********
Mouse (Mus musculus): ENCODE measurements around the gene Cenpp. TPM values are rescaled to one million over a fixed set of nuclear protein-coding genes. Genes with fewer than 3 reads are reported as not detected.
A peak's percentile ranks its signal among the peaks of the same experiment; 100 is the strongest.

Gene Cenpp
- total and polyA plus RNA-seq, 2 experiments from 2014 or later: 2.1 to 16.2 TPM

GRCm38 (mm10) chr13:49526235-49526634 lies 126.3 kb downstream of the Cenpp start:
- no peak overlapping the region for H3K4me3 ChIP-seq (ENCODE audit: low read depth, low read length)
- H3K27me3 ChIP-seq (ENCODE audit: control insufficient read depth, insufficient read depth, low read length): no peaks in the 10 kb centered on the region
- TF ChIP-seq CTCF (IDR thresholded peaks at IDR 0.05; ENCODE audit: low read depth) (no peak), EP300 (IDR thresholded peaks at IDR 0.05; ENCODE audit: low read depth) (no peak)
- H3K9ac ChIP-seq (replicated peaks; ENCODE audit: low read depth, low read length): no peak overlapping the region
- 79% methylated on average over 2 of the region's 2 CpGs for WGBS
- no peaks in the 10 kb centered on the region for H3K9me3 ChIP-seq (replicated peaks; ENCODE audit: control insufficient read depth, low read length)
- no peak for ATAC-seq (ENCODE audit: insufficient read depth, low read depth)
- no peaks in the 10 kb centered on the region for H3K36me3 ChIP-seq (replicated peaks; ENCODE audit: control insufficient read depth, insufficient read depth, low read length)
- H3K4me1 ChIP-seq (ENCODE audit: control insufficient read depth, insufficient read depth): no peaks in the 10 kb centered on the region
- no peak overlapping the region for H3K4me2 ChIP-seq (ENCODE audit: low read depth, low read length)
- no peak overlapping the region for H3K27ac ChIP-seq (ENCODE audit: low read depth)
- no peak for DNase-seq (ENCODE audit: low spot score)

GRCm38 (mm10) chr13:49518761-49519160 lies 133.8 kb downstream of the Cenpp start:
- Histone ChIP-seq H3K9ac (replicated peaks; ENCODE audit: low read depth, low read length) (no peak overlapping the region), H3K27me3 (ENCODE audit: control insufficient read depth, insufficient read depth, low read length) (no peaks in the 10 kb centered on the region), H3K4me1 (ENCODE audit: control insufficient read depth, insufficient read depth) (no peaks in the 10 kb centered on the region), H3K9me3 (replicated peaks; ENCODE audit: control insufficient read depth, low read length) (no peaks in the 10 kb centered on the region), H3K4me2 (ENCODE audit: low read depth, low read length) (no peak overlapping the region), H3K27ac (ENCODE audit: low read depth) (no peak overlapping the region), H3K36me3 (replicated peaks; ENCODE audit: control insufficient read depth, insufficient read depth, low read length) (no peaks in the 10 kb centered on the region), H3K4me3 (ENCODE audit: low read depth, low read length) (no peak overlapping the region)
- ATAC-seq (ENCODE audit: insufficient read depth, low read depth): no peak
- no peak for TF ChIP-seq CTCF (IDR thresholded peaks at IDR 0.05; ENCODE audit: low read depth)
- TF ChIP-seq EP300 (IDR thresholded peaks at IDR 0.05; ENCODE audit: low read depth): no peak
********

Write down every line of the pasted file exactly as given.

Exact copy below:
Mouse (Mus musculus): ENCODE measurements around the gene Cenpp. TPM values are rescaled to one million over a fixed set of nuclear protein-coding genes. Genes with fewer than 3 reads are reported as not detected.
A peak's percentile ranks its signal among the peaks of the same experiment; 100 is the strongest.

Gene Cenpp
- total and polyA plus RNA-seq, 2 experiments from 2014 or later: 2.1 to 16.2 TPM

GRCm38 (mm10) chr13:49526235-49526634 lies 126.3 kb downstream of the Cenpp start:
- no peak overlapping the region for H3K4me3 ChIP-seq (ENCODE audit: low read depth, low read length)
- H3K27me3 ChIP-seq (ENCODE audit: control insufficient read depth, insufficient read depth, low read length): no peaks in the 10 kb centered on the region
- TF ChIP-seq CTCF (IDR thresholded peaks at IDR 0.05; ENCODE audit: low read depth) (no peak), EP300 (IDR thresholded peaks at IDR 0.05; ENCODE audit: low read depth) (no peak)
- H3K9ac ChIP-seq (replicated peaks; ENCODE audit: low read depth, low read length): no peak overlapping the region
- 79% methylated on average over 2 of the region's 2 CpGs for WGBS
- no peaks in the 10 kb centered on the region for H3K9me3 ChIP-seq (replicated peaks; ENCODE audit: control insufficient read depth, low read length)
- no peak for ATAC-seq (ENCODE audit: insufficient read depth, low read depth)
- no peaks in the 10 kb centered on the region for H3K36me3 ChIP-seq (replicated peaks; ENCODE audit: control insufficient read depth, insufficient read depth, low read length)
- H3K4me1 ChIP-seq (ENCODE audit: control insufficient read depth, insufficient read depth): no peaks in the 10 kb centered on the region
- no peak overlapping the region for H3K4me2 ChIP-seq (ENCODE audit: low read depth, low read length)
- no peak overlapping the region for H3K27ac ChIP-seq (ENCODE audit: low read depth)
- no peak for DNase-seq (ENCODE audit: low spot score)

GRCm38 (mm10) chr13:49518761-49519160 lies 133.8 kb downstream of the Cenpp start:
- Histone ChIP-seq H3K9ac (replicated peaks; ENCODE audit: low read depth, low read length) (no peak overlapping the region), H3K27me3 (ENCODE audit: control insufficient read depth, insufficient read depth, low read length) (no peaks in the 10 kb centered on the region), H3K4me1 (ENCODE audit: control insufficient read depth, insufficient read depth) (no peaks in the 10 kb centered on the region), H3K9me3 (replicated peaks; ENCODE audit: control insufficient read depth, low read length) (no peaks in the 10 kb centered on the region), H3K4me2 (ENCODE audit: low read depth, low read length) (no peak overlapping the region), H3K27ac (ENCODE audit: low read depth) (no peak overlapping the region), H3K36me3 (replicated peaks; ENCODE audit: control insufficient read depth, insufficient read depth, low read length) (no peaks in the 10 kb centered on the region), H3K4me3 (ENCODE audit: low read depth, low read length) (no peak overlapping the region)
- ATAC-seq (ENCODE audit: insufficient read depth, low read depth): no peak
- no peak for TF ChIP-seq CTCF (IDR thresholded peaks at IDR 0.05; ENCODE audit: low read depth)
- TF ChIP-seq EP300 (IDR thresholded peaks at IDR 0.05; ENCODE audit: low read depth): no peak